Director: John G. Avildsen
Cast: Sylvester Stallone, Talia Shire, Burt Young, Burgess Meredith, and lest we forget Carl Weathers
Have I Seen it Before: Probably not as many times as I’ve seen Rocky III (1982). I’m not sure what that says about me.
Did I Like It: Hey, yo… I’m not—like—mentally irregular or nothin’.
I’m going to put a thought out there, and if somebody has a different take on this, I’d love to hear it. But if you haven’t already seen Rocky, then at this point, you’re probably not that interested in it. If you have, you probably already have opinions on not only it, but the entire cottage industry that stemmed from this little seed of a movie. With that, we’ll proceed.
It’s difficult to write about a film like this critically. It’s beloved, and with good reason. It is filled with heart, most of it coming from a single source—Stallone, writing but not quite directing—long before he developed the ego that caused some of his later work to drift into the increasingly absurd and occasionally obnoxious. The original film in the Balboa saga is so steeped in the aesthetic of bleak 70s cinema, but may be one of the most rousing film of all time. Most would say the feel-good streak in American cinema began with Star Wars (1977), but I think it started here and only grew as things progressed into the 80s.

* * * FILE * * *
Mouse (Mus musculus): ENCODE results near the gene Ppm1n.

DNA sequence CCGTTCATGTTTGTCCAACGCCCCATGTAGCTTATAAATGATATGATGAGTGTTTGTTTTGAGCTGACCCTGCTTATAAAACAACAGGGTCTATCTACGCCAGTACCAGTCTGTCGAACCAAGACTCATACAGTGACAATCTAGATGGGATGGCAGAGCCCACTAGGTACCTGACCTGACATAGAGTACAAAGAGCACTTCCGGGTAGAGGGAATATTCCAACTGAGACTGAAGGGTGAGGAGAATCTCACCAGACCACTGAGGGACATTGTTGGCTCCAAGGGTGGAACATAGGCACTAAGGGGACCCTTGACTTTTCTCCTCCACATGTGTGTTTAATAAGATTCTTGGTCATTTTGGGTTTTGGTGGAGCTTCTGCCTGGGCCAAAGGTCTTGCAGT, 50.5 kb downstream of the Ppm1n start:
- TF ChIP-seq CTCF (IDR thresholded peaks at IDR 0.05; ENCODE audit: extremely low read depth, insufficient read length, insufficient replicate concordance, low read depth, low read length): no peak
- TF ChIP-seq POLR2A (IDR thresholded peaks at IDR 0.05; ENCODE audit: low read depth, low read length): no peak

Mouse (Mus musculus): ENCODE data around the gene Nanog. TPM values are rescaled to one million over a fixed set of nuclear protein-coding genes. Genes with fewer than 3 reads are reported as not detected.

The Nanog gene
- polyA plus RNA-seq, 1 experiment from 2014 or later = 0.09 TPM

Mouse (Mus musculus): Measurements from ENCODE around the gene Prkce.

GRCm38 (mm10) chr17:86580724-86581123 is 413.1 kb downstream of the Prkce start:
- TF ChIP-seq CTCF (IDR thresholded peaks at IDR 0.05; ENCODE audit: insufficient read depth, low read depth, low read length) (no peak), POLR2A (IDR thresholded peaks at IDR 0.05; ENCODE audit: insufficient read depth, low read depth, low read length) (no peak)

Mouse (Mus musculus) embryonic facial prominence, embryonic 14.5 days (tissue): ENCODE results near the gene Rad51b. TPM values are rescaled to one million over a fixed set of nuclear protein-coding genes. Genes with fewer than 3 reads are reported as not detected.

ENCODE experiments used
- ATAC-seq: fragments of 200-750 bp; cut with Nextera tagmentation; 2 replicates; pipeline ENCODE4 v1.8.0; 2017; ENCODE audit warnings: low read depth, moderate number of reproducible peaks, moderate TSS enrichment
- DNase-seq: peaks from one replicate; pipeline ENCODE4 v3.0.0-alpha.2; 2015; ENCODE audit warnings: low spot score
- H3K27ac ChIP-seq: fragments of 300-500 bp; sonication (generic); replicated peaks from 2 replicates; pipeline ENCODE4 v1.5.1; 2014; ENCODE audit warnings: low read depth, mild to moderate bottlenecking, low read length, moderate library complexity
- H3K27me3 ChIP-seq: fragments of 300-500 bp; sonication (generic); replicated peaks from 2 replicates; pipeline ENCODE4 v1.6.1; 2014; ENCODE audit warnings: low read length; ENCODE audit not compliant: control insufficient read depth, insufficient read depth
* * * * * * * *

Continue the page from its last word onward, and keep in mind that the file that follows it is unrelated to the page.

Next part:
It’s an odd movie to consider in context, though. It spawned (so far) seven sequels. That’s mind boggling if you isolate to yourself to the proceedings of this film. With it throwing its weight around during the ’77 Academy Award, extending its underdog bona fides via Stallone sudden propulsion to stardom, I can’t help but think of it in similar terms to Good Will Hunting (1997). Could you imagine seven sequels to that movie? Actually Good Will Hunting III: The Great Beyond (2005), wherein Matt Damon rips open the space-time continuum with his groundbreaking work at CERN That would also make Affleck the modern Stallone in my book, which… You know, that actually tracks.